Digging the new-look digs

MIKE ULMER -- Toronto Sun

, Last Updated: 10:02 AM ET

They are cagey, your Toronto Argos.

Even on the heels of a championship season, the Argos went into last night's season-opener against the B.C. Lions with some troubling optics.

You may remember Howard Sokolowski and David Cynamon campaigning for a new stadium from the day they bought the club nearly two years ago.

The Montreal Alouettes' wildly successful tenure at tiny Molson Stadium had created a template the Argos wanted to emulate: Build small, advertise intimacy and create a demand that always outstrips supply.

The SkyDome, opened in June of 1989, was showing its age. With nearly 55,000 seats for football, it had an immensely well-earned reputation as a drab, colourless place to watch a game.

On too many nights, 40,000 empty seats gave the 15,000 who showed up at the stadium graphic evidence of a misspent entertainment window.

They did go through the trouble of installing their own field for home games rather than work on the threadbare quilt rolled across the arena floor. But the atmosphere of the stadium could be salvaged only by an open roof, and then just barely.

Sokolowski and Cynamon were up-front about the SkyDome's shortcomings. They envisioned a stadium at York, ditched that plan for one at the U of T, bounced back to York and then did another end-around and headed back to the dome when the Jays, the venue's new owners, offered a sweet rent deal.

The whole thing looked like a Bashir Levingston return.

The question last night was how do you maintain fan goodwill when you've trashed the building you're now going to call home until they knock the damnable thing down in another 20 years?

Instead of ruminating on the stadium mess as they took their seats, Argos fans were more than content to revel in the dry-ice introductions, cheer wildly as the championship banner was raised and wonder why Jason, the team's new mascot, looks like he had been Botoxed.

All that didn't leave much time for thinking about what a dump the SkyDome had become. Then the lights were turned back on, the roof opened and ... Shazam!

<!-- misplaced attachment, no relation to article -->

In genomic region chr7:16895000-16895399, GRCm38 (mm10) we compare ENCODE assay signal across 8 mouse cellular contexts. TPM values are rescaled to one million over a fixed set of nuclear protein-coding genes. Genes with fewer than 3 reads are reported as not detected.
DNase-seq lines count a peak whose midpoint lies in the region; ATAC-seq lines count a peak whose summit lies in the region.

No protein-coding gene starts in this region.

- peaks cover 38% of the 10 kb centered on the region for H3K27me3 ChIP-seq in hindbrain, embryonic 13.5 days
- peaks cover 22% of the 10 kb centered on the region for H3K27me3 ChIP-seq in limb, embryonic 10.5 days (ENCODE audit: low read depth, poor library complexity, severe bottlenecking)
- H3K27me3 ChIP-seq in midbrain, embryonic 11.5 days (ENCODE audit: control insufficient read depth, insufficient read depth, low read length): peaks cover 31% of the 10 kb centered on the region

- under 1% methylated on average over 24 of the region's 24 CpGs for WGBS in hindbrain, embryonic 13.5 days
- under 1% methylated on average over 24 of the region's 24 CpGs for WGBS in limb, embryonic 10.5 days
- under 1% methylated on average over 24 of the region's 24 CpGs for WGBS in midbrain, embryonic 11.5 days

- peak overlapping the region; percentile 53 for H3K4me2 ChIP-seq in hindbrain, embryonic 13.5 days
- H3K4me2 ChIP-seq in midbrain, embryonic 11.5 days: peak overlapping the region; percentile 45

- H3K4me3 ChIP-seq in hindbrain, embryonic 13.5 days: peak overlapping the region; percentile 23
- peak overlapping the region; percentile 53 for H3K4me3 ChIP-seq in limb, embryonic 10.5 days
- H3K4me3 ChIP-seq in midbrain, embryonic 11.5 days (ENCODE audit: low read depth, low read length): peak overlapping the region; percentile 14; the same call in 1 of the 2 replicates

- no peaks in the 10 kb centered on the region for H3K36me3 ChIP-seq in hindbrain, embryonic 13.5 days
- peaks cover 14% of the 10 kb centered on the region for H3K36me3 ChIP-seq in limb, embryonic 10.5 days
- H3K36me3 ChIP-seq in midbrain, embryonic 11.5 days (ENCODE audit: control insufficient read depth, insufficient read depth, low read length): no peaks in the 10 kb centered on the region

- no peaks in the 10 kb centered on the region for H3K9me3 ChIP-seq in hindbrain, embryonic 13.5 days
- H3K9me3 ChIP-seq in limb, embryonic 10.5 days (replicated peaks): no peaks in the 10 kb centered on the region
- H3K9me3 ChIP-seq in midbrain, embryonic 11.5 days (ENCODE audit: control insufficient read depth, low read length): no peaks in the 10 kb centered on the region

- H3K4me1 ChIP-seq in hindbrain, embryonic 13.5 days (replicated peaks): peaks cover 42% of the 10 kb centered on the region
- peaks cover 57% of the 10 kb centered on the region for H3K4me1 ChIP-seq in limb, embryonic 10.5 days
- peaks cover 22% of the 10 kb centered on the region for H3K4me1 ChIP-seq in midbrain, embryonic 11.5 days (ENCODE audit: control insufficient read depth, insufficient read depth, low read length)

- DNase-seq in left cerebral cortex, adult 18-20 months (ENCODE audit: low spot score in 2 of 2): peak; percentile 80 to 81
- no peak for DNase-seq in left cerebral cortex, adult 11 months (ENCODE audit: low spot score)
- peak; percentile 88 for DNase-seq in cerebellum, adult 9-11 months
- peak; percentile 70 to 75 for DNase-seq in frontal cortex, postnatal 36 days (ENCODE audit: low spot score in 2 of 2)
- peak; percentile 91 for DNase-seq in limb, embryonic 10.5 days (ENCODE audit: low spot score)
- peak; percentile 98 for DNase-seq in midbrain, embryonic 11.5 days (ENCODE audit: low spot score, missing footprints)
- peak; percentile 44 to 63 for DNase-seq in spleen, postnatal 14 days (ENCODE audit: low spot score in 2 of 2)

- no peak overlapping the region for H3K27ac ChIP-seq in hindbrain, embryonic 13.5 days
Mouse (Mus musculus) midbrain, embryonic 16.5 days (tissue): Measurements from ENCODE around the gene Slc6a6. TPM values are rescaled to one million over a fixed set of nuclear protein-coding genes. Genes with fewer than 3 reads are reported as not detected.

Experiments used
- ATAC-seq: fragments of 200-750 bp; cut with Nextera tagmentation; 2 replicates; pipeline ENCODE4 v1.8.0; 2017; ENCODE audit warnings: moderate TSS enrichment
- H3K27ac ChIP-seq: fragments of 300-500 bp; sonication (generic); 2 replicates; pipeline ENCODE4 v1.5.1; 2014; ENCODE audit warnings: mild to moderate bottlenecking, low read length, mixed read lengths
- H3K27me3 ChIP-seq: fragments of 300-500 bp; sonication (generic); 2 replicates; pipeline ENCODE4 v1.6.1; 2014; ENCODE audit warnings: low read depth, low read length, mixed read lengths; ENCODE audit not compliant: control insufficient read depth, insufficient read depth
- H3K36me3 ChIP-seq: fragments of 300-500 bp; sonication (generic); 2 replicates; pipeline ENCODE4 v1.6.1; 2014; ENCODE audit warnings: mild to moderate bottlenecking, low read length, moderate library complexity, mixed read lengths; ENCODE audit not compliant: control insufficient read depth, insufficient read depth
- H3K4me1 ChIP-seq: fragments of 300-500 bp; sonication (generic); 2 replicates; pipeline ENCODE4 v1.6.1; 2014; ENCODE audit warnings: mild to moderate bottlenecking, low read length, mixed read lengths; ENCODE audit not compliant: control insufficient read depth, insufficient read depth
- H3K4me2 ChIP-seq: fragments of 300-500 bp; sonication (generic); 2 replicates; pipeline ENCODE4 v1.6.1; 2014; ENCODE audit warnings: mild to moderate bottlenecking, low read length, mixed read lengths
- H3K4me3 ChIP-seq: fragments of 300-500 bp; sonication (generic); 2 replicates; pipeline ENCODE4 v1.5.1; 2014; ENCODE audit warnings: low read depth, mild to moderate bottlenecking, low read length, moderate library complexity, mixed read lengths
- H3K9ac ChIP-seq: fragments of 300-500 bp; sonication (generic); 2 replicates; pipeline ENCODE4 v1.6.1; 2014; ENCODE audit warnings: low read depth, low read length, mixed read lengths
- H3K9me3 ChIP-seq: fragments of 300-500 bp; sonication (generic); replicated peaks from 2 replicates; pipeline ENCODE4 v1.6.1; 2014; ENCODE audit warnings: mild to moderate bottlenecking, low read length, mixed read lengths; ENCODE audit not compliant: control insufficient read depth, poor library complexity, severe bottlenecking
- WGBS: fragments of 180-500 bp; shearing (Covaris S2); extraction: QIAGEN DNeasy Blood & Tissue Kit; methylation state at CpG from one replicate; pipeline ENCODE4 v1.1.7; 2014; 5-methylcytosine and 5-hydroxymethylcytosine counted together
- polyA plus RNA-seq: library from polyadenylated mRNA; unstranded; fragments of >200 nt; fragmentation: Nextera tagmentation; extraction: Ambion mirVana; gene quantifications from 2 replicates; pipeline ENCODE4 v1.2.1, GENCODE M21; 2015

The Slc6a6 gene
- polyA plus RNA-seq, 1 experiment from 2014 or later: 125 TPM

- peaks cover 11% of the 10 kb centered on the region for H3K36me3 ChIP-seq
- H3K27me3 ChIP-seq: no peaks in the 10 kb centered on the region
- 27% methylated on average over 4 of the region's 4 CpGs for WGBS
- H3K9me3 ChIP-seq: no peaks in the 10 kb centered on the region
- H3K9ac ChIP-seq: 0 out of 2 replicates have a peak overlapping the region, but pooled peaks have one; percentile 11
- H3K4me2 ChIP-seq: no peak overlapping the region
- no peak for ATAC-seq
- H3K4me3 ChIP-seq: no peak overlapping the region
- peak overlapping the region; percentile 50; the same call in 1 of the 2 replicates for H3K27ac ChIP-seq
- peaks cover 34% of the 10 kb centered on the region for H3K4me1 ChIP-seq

It's not the same old SkyDome. Actually, the renamed Rogers Centre is pretty nice.

At a cost of some $10 million, the Argonauts have papered over much of their problems. Make it canvas.

The south side of the upper deck has been given over to 11 portraits saluting Rodney Harding, Paul Masotti, Doug Flutie, Dick Shatto, Pinball Clemons, Bill Symons, Condredge Holloway, Darrell K. Smith and Don Moen. Ten more canvasses bearing the club's "A" wiped out more distant seating in the upper deck.

The lower-deck seating on the north-end of the stadium has been tarped over, as well. Same deal with the first nine rows in eight sections behind the player benches.

It was a shrewd move for a team with 132 years of history. The stadium is at once less impersonal, more of a home and more intimate. The greats hover over the scene like U.S. presidents on Mt. Rushmore.

"It's pretty incredible. It's awe-inspiring," Argos head coach Pinball Clemons said afterwards. "I think everyone was overwhelmed when they came in and saw the presentation."

The new scoreboard, installed by the Jays, is an immense improvement. Last night, replays were delivered the instant the play ended and player information was flashed as soon as an Argonaut achieved anything noticeable.

A club employee spent the day lugging a huge flag about the place. Another videoboard, this one lining the third deck, delivered messages throughout.

After surrounding the stadium issue so thoroughly, the Argos have got it right.

There is no comparison between the static, dead SkyDome and the funhouse at the Rogers Centre that accommodated 30,712 last night, the largest crowd for a home opener since 1992.

"What we tried to do is give a sense of Argos tradition and Argos history, combined with the fact that we're trying to make more of an intimate venue," Sokoloski said.

It took some sleight of hand and the elimination of about 10,000 seats, but they got what they were looking for without ever leaving home.


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